The IPO drought on the New Zealand stock exchange is set to be broken by a cannabis company.
Rua Bioscience has registered its product disclosure statements as part of an initial public offering (IPO) to attract investors.
This is the first IPO since Napier Port's listing on the NZX in August last year.
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Rua Bioscience's entry into the NZX will see the company join competitor Cannasouth, which debuted on the exchange in June last year.
The Rua Bioscience offer will be for 40 million shares at 50 cents per share, accounting for a total 28.6 per cent stake in the company.
The company aims to raise $20 million through the IPO, giving the overall business an implied value of $70m.
The IPO will start with a priority offer of $15m in shares to brokerage firms on October 5, with a plan to list on the NZX main board on October 22.
Asked why the decision was made to list at this stage, company chair Trevor Burt said the team wanted to ensure it had the building blocks in place to offer something "credible, capable and realistic" before listing on the market.
The IPO also includes a priority offer of $5m for Tairāwhiti residents, existing shareholders in Waiapu Investments Limited and other people closely associated with the business.
Burt said it was important to give priority to the community that first invested in and supported the growth of Rua Bioscience into the business it is today.
"We're very conscious of our connection to that community as a company and that hasn't been lost," Burt said.
Rua Bioscience was one of the earliest movers in the local cannabis scene, founded in 2016 under the name Hikurangi Cannabis, then a subsidiary of Hikurangi Enterprises.
The company branched off into a standalone venture and changed its name to Rua Bioscience as part of a major rebrand in October last year.
The company first outlined its intention to list last month after receiving a Ministry of Health commercial licence to grow and supply cannabis-derived medicines from its specialist growing and production facilities on the East Coast.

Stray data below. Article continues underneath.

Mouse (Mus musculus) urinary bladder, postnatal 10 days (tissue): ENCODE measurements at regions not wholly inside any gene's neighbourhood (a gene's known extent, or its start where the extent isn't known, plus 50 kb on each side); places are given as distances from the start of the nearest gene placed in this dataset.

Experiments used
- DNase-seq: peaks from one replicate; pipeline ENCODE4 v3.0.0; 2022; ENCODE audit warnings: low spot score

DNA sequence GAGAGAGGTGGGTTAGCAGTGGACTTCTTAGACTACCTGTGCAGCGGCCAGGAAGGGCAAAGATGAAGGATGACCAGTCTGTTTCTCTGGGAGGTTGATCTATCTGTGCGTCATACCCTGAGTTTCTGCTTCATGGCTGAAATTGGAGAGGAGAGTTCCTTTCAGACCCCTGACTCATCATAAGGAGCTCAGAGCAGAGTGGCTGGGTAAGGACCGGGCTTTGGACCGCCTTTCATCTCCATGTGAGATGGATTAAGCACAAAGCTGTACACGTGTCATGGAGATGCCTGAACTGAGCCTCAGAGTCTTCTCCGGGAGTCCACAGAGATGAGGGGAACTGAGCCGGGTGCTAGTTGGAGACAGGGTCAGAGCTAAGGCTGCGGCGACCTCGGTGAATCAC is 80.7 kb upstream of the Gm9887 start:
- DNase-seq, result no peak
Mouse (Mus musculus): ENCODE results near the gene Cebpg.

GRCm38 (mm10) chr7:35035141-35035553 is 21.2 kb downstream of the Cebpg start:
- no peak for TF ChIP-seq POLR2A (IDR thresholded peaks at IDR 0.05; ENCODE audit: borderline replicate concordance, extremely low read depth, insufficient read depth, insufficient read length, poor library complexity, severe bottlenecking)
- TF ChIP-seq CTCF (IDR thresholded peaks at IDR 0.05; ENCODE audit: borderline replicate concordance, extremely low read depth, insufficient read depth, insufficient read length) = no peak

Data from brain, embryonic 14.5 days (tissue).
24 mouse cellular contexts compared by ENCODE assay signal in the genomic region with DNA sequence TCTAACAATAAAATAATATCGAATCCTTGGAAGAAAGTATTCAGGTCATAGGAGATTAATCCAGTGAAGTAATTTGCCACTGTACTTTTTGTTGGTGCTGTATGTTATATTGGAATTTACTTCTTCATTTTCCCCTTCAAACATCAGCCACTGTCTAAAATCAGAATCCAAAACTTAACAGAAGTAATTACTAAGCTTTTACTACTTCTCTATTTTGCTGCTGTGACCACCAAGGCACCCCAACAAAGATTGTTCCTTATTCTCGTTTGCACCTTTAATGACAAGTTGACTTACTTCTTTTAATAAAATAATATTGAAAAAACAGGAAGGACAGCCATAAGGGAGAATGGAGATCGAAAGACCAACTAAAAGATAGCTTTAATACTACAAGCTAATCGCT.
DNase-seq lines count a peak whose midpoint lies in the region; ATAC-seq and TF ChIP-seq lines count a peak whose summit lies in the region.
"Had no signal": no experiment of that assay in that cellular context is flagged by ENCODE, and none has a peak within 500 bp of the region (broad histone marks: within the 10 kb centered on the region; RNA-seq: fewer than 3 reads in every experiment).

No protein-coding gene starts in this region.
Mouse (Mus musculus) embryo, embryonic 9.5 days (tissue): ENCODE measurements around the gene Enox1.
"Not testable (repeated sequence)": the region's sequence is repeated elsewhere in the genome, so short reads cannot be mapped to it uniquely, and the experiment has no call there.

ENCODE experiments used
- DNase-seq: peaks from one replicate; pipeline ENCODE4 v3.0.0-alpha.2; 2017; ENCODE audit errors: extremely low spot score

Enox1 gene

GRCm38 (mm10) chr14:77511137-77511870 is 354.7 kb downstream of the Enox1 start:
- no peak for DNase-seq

Rua was one of the first medicinal cannabis companies to be licensed for commercial production, and plans to be exporting its first product, Ruatoria-grown pharmaceutical-grade dried cannabis flower, to Germany next year.
As things stand, Rua Bioscience remains in the pre-revenue phase and its financial statements indicate significant losses over the last two years.
For the period ending June 30, 2020, the Rua Bioscience recorded a loss of $2.90m, significantly more than the $1.97m loss recorded in 2019. Most of the company's funds are currently being diverted into research and development and operating expenses.
Despite these losses, the company increased its overall asset value from $11.1m in 2019 to $15.8m this year.
Overall debt is low, having been reduced from $93,000 in 2019 to $89,000 this year.
Burt stressed that the company was still in the pre-revenue stage and said that losses were still likely for the next two years as the company rolled out its strategy.
While there have been legislative changes, the cannabis market remains highly speculative and the disclosure documents outlined a number of risks investors should be aware of before putting their money into the business.
The company warns that its business model is focused on future revenue, which will be dependent on delivering high-quality pharmaceutical-grade products reliably and consistently. Any quality control issues could result in this objective being severely undermined.
The company also warned that its hope of future profits will depend on signing deals with distributors and wholesalers in a handful of markets (Germany, Australia and New Zealand), which all feature a number of competitors vying against each other.
Adding further complexity to the business and its objective of future profit is regulatory uncertainty, which could result in changes in laws either locally or abroad.
Despite these challenges, company chair Burt said it had a "doable strategy which sets out a clear pathway to revenue".
He said proceeds from the IPO will be used to fund the company's next stage of development and accelerate its growth strategy.
The plan is to use the money raised in sales and marketing for Germany and other target markets; expand cultivation activities; increase product capabilities at the Gisborne manufacturing facility; invest in further research; and also fund operational costs.
"Medicinal cannabis is a sunrise industry in New Zealand, but it is a proven sector around the world," Burt said.
"While medicinal cannabis has developed in other markets, we have had the opportunity to learn from the countries ahead of us, meaning New Zealand is in a very good position in a developing sector."
NZX addition welcomed
Investment banker Tim Preston, a principal at CM Partners, welcomed the addition of Rua Bioscience to the market.
Preston, who was previously involved in the 2019 market listing of Cannasouth, said additional options would be good for the overall market and attract more investors.
Thus far, there has been particularly high interest from smaller retail investors, with Preston pointing out that Cannasouth has about 20,000 individual backers.
"This shows that people aren't betting the farm on this space," Preston said.
As the first of its kind on the NZX, Cannasouth faced strong criticism from analysts who questioned the validity of the business, but Preston said the company had weathered the storm with its share price currently sitting at $1.06, up significantly from its 50c listing price.
Preston added that, while the offer was still speculative, the NZX offered a safer option for investors than the crowd-funding platforms which have become an important fundraising tool for cannabis companies.
"The stock exchange delivers far more transparency through regulations and continuous disclosure rules."